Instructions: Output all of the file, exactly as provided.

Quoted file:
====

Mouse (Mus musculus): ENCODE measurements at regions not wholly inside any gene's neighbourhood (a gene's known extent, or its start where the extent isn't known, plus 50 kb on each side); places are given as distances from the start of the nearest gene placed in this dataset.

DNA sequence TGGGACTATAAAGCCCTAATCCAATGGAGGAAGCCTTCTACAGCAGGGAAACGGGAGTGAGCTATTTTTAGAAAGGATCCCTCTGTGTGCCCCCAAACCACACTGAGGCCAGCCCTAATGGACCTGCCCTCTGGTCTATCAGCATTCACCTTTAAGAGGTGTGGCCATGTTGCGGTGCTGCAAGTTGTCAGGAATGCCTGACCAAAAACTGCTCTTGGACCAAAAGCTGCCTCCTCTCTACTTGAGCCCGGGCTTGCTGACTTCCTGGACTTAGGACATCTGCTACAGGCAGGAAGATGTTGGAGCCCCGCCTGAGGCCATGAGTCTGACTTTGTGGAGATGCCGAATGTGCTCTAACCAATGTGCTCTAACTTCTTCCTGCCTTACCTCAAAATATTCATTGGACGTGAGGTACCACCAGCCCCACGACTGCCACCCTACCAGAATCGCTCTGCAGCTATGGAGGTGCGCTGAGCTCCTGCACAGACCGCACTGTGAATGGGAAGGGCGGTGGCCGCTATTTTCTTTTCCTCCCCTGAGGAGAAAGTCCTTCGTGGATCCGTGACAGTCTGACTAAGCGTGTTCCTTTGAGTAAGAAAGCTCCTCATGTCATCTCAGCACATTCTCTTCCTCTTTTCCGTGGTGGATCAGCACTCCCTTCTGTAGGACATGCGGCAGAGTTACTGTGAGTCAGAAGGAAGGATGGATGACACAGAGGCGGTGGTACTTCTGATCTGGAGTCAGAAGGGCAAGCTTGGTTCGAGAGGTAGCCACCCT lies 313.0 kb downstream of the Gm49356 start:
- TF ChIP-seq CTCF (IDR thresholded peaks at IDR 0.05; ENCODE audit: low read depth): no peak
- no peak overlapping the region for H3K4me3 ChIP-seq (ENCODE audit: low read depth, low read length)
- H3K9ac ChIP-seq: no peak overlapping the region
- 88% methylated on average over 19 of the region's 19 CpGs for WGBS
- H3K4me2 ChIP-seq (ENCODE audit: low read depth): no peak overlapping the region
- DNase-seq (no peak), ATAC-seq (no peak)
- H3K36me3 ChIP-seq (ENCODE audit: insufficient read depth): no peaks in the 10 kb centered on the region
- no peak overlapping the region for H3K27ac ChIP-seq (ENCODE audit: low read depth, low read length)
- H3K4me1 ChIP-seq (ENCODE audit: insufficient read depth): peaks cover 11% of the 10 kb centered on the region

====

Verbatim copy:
Mouse (Mus musculus): ENCODE measurements at regions not wholly inside any gene's neighbourhood (a gene's known extent, or its start where the extent isn't known, plus 50 kb on each side); places are given as distances from the start of the nearest gene placed in this dataset.

DNA sequence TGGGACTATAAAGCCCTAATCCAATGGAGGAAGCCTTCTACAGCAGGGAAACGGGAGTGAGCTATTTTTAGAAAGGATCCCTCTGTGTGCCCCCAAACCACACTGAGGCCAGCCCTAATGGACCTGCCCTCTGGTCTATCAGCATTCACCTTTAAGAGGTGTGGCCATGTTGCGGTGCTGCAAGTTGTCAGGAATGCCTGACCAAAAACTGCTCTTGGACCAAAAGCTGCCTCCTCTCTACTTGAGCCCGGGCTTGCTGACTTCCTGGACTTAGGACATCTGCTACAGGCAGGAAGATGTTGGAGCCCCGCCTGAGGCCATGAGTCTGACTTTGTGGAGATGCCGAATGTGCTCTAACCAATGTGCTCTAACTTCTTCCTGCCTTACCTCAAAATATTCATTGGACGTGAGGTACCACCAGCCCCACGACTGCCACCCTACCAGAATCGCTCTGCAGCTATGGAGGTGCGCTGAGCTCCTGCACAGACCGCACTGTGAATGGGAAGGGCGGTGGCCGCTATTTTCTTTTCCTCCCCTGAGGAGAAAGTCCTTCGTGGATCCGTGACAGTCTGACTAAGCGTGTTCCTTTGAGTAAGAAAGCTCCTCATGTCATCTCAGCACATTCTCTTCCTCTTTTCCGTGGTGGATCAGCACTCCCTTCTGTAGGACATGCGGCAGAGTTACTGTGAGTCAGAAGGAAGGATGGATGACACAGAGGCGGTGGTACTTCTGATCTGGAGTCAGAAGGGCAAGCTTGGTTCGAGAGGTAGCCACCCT lies 313.0 kb downstream of the Gm49356 start:
- TF ChIP-seq CTCF (IDR thresholded peaks at IDR 0.05; ENCODE audit: low read depth): no peak
- no peak overlapping the region for H3K4me3 ChIP-seq (ENCODE audit: low read depth, low read length)
- H3K9ac ChIP-seq: no peak overlapping the region
- 88% methylated on average over 19 of the region's 19 CpGs for WGBS
- H3K4me2 ChIP-seq (ENCODE audit: low read depth): no peak overlapping the region
- DNase-seq (no peak), ATAC-seq (no peak)
- H3K36me3 ChIP-seq (ENCODE audit: insufficient read depth): no peaks in the 10 kb centered on the region
- no peak overlapping the region for H3K27ac ChIP-seq (ENCODE audit: low read depth, low read length)
- H3K4me1 ChIP-seq (ENCODE audit: insufficient read depth): peaks cover 11% of the 10 kb centered on the region